Before Amy and I headed into Rockwood 1 we bumped into Chris Anderson on the street. If you never read this blog and don’t see live music in NYC, I’ll forgive you for not knowing that he’s one of our favorite bass players. We saw him the two previous nights, playing with The Big Apple Singers on Monday and with Ian Axel on Tuesday.

Chris mentioned that if we could, we should seriously consider sticking around to catch the set after Live Society. Of course, that jogged my memory that my original intention was to do just that. Amy couldn’t hang that late so she left right after Live Society was done.

The Thang Band is a nearly indescribable group/experience (experience is the better word). First, let me note that I can’t believe that they were able to grab the domain name at this late date in the Internet world. Amazing that everyone else let that go! Winking smile

Of course, I never let indescribable things stop me from describing them, so here goes my best effort.

What happens when you cross/mix the following?

  • Awesome musical talent
  • Incredible showmanship
  • Irreverance2 (that’s squared, not a notation that you missed Note #1 above)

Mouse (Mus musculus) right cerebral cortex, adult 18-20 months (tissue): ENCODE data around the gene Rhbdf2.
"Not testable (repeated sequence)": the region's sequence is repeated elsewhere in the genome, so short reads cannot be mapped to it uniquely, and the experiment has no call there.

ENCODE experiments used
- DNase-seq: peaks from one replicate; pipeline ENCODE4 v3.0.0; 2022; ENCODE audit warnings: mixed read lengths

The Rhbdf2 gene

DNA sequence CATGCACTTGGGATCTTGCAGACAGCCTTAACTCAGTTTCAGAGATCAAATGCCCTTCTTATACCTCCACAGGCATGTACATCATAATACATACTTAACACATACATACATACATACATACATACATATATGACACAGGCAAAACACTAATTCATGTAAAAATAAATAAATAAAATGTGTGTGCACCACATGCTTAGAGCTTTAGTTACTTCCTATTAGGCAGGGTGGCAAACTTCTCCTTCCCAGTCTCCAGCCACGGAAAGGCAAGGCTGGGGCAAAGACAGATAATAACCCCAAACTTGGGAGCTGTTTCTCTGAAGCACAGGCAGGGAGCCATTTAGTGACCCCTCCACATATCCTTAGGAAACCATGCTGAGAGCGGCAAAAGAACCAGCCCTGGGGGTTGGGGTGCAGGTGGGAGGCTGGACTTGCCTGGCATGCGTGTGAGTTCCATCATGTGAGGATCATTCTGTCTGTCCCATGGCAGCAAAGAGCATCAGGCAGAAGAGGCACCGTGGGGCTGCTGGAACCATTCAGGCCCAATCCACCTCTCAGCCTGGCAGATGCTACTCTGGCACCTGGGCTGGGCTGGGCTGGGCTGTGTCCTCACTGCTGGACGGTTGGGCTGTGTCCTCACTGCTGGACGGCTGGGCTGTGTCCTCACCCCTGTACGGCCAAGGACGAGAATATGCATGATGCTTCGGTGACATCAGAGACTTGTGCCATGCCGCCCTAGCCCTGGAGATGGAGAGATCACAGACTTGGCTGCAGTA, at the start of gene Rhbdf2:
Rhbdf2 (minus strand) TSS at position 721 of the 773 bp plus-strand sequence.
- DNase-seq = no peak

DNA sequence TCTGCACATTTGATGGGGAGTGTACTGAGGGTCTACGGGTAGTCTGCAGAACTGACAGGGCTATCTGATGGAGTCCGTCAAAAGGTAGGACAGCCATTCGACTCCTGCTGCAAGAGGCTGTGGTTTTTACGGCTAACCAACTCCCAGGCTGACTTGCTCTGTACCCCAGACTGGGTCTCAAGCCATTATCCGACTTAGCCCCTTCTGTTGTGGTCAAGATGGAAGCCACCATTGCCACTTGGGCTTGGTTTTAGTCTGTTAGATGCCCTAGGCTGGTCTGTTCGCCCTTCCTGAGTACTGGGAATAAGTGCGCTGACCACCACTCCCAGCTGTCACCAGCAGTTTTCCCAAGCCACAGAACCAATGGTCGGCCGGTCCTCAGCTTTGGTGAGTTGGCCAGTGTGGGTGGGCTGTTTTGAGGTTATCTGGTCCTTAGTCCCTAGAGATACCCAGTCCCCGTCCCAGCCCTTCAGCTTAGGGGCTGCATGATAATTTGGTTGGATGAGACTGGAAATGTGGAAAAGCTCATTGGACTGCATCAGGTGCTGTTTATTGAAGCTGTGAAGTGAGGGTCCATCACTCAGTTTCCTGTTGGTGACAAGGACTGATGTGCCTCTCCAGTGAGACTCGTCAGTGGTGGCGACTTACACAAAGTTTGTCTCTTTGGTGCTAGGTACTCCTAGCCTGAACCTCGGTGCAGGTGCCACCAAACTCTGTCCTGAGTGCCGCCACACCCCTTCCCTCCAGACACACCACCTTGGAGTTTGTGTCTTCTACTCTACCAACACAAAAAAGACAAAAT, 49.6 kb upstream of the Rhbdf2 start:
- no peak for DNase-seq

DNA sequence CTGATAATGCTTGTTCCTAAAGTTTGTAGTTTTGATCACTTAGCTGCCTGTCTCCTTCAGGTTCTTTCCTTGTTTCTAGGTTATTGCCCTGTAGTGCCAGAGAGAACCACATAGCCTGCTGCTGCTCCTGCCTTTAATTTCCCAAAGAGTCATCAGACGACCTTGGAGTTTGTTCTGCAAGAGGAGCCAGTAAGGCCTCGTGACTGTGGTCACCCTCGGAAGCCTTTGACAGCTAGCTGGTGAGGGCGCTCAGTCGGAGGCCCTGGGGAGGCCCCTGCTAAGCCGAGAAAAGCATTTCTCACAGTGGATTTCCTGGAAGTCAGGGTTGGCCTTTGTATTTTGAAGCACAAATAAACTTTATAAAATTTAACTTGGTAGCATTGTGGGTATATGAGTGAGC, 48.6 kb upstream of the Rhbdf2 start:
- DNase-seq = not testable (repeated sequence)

• Crazy amount of liquor consumption on stage (impressive whether it was real or fake)
  • Something between R and XXX rated themes and innuendo
  • Near-male-burlesque! (OK, not so near, but you’ll understand when you see photos below)
  • An audience of the who’s who of the NYC indie music scene
  • An audience who knows the above and insists that the boundaries be pushed further!
  • Theatrical choreography

Before I answer, while I give you time to imagine it yourself, I’ll note that if I had more time now (I don’t), I could list at least another 1/2 dozen bullet points. Suffice it to say that I was delighted that Lois stayed in, since some of it would have made her squirm, making me more self-conscious as well. This is a show that needs to be enjoyed with complete abandon.